My daughter has spastic diplegia.
I have a daughter with spastic diplegia who developed severe pain in her left foot (due to stresses induced by her gait) three years ago which seriously limits her mobility. She has been unable to exercise in that time and has gained significant weight. She can swim but does not care to and could no longer manage safely around a pool without her walking sticks and leg brace. What can she do to shed weight? I have heard that just reducing calories makes the body try to conserve it's body fat due to a primative 'starvation' reflex. I heard that there is a medication given to diabetics which reduces weight, but our GP says that can only be given to diabetes sufferers and for no other reason. Is the medication available privately?
This is a common problem and your daughter certainly has my sympathy. It is indeed harder to lose weight, and easier to gain it, if you can’t exercise. However, it’s not impossible. It’s also particularly important for people who have mobility problems to try and keep their weight down, because excess weight increases the risk of getting other conditions such as osteoarthritis, which can cause more pain and make mobility worse.
Many of my patients who are struggling to lose weight are tempted by ‘crash’ or fad diets to try and lose weight quickly. Unfortunately, the evidence is that even if people do manage to lose weight in the short term on these diets, they are much less likely to maintain their weight in the medium to longer term. The most effective way to lose weight and keep it off in the long term is to establish a balanced, calorie controlled diet that allows you to lose 1-2 lb a week, while including adequate intake of all the necessary vitamins, minerals etc.
Getting enough calcium and vitamin D is particularly important for people who are quite immobile, because low levels of weight bearing exercise increase the risk of osteoporosis, or thinning of the bones, in later life.
As for medication, there are two medicines given to patients with diabetes which do sometimes encourage weight loss. One is called metformin – this is the first line treatment for all people with diabetes who can take it, but not everyone loses weight on it and, if they do, it is often because one of the side effects is feeling sick. The other is an injection from a group of medicines called the GLP-1 analogues. These do promote weight loss in quite a lot of people who take them. However, while studies are going on to see if they might be suitable for people who don’t have diabetes but need to lose weight, they aren’t likely to be licensed for this for some years, if at all.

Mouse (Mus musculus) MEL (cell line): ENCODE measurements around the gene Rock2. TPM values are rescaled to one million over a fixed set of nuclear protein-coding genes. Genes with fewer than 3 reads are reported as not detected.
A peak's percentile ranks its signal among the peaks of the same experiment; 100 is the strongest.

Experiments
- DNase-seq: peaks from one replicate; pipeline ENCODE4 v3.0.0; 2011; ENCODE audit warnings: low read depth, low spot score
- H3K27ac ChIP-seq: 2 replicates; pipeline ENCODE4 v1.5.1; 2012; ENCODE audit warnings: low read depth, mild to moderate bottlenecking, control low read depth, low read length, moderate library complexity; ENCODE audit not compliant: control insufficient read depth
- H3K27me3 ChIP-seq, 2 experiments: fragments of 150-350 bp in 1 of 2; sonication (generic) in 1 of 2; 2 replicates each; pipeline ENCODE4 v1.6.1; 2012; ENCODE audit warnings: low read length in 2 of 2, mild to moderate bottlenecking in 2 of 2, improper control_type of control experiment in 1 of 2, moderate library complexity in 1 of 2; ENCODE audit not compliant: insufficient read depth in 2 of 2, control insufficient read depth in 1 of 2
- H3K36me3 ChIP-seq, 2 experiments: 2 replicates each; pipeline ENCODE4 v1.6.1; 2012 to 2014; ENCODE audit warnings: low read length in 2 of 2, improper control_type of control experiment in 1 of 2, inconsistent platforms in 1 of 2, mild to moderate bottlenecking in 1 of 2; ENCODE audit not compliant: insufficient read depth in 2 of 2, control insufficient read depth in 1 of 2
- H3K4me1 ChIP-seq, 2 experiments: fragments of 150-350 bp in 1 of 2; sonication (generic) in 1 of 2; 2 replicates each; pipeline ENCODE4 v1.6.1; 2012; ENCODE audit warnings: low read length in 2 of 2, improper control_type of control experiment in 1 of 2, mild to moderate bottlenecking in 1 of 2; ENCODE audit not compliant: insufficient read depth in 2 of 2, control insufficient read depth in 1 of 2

There used to be three medications licensed specifically to help people lose weight, but unfortunately two of them have been taken off the market because of safety concerns. The only one that remains – Orlistat – works by reducing the amount of fat you absorb in the gut from your food. It can have quite nasty side effects of tummy pain and diarrhoea. It certainly isn’t an easy option and isn’t an alternative to reducing the number of calories you take in. However, it can be useful for people who are finding it hard to shift weight and can be given to some people as part of a weight loss management plan.
I would suggest that your daughter has a chat with her specialist team, or possibly her GP, about a referral to a specialist dietetics service. It will be helpful if she completes a full food diary for a couple of weeks, including details of everything she eats and drinks. The dietician can help work with her on a plan that takes account of her reduced calorie needs because of her difficulty with exercising.
Answered by Dr Sarah Jarvis.
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